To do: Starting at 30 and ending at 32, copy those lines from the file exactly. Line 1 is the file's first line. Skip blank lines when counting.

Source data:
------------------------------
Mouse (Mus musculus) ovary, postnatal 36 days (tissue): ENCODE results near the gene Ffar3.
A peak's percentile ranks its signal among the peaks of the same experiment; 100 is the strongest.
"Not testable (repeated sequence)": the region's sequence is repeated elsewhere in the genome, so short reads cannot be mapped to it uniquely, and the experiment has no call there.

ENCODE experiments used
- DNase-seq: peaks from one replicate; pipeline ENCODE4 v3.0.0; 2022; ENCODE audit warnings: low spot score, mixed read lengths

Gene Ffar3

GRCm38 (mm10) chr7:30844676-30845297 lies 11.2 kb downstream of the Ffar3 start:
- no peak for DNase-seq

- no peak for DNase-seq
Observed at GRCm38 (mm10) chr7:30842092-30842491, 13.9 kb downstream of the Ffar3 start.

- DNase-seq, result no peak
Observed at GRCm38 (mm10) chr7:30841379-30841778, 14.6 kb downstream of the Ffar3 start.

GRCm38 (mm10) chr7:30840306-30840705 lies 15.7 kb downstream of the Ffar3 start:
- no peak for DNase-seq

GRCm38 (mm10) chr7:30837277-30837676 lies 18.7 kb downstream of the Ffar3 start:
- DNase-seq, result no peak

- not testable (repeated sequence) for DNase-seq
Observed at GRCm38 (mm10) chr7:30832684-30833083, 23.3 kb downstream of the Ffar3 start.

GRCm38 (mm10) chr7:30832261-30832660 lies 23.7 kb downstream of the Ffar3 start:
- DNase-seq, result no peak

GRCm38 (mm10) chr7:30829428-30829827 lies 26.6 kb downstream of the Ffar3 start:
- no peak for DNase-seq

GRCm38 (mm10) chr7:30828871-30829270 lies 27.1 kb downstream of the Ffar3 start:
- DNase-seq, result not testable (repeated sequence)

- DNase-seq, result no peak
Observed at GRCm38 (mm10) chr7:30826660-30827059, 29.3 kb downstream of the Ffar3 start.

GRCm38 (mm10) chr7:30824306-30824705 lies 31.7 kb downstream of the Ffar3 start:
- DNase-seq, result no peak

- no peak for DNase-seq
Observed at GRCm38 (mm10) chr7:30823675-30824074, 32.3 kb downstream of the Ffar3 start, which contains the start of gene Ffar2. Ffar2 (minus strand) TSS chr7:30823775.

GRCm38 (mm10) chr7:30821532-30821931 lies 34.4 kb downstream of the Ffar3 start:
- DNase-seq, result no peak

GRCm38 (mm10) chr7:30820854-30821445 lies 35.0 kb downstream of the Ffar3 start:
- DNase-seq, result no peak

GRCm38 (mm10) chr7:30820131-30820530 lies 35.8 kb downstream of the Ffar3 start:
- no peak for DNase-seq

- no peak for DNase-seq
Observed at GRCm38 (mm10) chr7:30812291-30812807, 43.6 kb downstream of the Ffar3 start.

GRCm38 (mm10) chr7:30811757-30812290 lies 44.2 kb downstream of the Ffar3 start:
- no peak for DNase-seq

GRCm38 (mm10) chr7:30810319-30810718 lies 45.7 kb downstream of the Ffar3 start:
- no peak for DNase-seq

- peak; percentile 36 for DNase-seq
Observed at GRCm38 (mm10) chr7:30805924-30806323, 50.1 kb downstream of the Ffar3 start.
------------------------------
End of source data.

Observed at GRCm38 (mm10) chr7:30823675-30824074, 32.3 kb downstream of the Ffar3 start, which contains the start of gene Ffar2. Ffar2 (minus strand) TSS chr7:30823775.

GRCm38 (mm10) chr7:30821532-30821931 lies 34.4 kb downstream of the Ffar3 start:
- DNase-seq, result no peak